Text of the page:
I run this set at home and use them daily, great sharp knife, easy to manouvre and make short work of everything you throw at them. 

+ a Tojiro ceramic whetstone to keep them sharp $60
+ bamboo chopping board ($40-50 Briscoes)

We do own a Kenwood food processor as well, its been used about twice in over a year, once to make a bulk lot of vege soup, and once to make a cake. 




Food processors take up alot of space require lots of cleaning and disassembly, realistically unless you are doing bulk bulk stuff, it wont save you any time over regular day to day cooking requirements.




OK. I'll counter that by suggesting Victorinox wood handled knives,  Similar price, but some chefs seem to prefer them as the wood handles don't slip in your hands when wet (the knobbles on the Global are to prevent that). Seriously though, all chefs I know seem to use either Global or Victorinox.  The wood handles do survive, but not really recommended for dishwasher.
When you look at "masterchef" etc, IMO there's a lot of product placement by sponsors, stuff which you wouldn't see in a commercial kitchen.
I like the bamboo chopping boards. Have been using one for years.
Instead of a traditional whetstone, there are synthetic diamond "stones" these days.  Very effective IMO, and quite low cost from hardware stores.

659 posts

Ultimate Geek
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  Reply # 1202400 23-Dec-2014 07:22
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Never had any slippage with the globals, tried a few other knives and found the Japanese ones tended to be more slimmer and lightweight (fast and controllable).

Cut a rock melon last night with my santoku, one swipe and it was cleft in twain :), love sharp knives.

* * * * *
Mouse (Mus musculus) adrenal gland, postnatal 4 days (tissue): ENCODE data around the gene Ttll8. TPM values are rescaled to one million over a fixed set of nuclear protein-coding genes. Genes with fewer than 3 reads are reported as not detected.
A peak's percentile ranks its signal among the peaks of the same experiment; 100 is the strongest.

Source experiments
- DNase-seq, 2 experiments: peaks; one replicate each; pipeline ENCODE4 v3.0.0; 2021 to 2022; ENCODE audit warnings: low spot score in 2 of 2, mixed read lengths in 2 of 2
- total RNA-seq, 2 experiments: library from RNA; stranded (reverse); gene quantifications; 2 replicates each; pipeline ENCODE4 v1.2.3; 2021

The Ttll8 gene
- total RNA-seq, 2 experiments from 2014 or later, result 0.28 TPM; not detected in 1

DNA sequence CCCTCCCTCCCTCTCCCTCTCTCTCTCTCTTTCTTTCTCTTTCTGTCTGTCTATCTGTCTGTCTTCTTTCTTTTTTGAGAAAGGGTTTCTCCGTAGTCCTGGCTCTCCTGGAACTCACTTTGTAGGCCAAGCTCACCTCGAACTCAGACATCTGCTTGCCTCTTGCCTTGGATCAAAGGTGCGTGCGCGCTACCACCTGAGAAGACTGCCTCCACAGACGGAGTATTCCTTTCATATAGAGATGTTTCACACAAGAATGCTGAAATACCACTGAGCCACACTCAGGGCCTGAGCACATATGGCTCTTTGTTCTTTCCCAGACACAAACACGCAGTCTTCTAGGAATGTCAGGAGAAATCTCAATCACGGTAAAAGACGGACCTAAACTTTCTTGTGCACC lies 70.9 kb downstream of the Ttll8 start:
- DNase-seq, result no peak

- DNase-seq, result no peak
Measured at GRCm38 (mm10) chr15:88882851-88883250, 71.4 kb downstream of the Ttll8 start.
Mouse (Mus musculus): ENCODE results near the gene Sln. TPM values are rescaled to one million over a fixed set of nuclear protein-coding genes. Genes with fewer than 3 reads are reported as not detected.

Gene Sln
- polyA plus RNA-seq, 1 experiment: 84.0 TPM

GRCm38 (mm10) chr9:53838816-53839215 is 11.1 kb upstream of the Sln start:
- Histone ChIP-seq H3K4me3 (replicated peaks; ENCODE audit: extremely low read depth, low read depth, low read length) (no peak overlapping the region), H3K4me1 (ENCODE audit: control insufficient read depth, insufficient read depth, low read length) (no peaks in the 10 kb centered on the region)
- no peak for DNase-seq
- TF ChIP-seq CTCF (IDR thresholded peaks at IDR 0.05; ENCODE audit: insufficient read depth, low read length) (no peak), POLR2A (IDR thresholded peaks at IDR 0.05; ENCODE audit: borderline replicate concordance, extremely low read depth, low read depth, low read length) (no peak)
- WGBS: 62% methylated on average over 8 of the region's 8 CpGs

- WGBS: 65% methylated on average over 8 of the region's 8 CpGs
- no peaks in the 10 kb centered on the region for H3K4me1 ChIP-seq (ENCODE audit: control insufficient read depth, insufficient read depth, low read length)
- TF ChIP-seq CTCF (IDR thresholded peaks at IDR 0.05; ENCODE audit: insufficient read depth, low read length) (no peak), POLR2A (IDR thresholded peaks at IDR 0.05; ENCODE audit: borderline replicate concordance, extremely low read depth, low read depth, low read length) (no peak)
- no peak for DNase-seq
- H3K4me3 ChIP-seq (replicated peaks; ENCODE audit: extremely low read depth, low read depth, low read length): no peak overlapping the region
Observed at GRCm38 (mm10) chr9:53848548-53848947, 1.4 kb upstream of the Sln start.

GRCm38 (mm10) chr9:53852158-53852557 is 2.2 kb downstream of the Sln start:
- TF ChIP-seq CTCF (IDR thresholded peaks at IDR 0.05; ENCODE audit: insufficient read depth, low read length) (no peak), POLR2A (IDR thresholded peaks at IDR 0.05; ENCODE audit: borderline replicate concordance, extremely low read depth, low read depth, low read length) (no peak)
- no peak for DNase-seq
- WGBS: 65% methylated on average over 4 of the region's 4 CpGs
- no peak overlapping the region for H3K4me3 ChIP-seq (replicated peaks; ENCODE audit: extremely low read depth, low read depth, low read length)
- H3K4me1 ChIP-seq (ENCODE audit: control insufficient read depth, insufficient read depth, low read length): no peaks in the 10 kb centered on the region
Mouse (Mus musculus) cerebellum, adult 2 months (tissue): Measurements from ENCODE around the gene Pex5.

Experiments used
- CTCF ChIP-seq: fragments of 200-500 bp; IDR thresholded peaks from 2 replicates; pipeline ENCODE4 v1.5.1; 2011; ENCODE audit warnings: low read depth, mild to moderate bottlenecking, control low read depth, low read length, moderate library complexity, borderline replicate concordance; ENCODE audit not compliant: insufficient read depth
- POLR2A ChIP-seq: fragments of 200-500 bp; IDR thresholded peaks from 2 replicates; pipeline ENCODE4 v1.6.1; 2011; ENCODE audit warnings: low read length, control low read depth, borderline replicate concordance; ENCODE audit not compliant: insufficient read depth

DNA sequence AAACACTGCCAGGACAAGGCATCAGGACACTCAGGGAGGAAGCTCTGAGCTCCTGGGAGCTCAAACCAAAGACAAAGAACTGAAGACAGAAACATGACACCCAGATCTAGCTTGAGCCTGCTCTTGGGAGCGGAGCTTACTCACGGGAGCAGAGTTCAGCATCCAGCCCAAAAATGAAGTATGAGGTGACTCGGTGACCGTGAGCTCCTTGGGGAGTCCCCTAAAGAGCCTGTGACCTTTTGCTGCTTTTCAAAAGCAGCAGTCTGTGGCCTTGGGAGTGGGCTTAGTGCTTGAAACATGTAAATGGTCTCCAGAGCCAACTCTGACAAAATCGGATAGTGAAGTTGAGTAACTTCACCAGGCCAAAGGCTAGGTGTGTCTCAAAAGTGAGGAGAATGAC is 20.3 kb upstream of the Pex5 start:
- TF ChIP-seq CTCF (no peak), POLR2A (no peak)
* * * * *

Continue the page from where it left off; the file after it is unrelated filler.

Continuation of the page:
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  Reply # 1202442 23-Dec-2014 08:54
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Geektastic:
trig42: I'd have to recommend Magimix. We have had one that gets regular (at least twice weekly) use for the last 12 years. One bowl replacement. Great machine.
I think it is a Magimix 3100, new model is the 3200 I think?


I worked in a number of professional kitchens and Magimix was always the choice there. A friend here (chef) runs cooking classes and would not buy anything else.


Got a magimix after researching. Not cheap but French made, very solid and very powerful. 30 motor warranty as well.
Haven't regretted it.




Nothing is impossible for the man who doesn't have to do it himself - A. H. Weiler



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  Reply # 1203587 25-Dec-2014 11:23
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For anybody that is interested...

I cant afford a KitchenAid or Magimix.

I am pretty settled on this one, looks like a good price and gets good reviews

https://www.noelleeming.co.nz/shop/kitchen-laundry-appliances/small-appliances/electric-blenders/russell-hobbs-20240au-colour-control-multi-food-processor/prod129051.html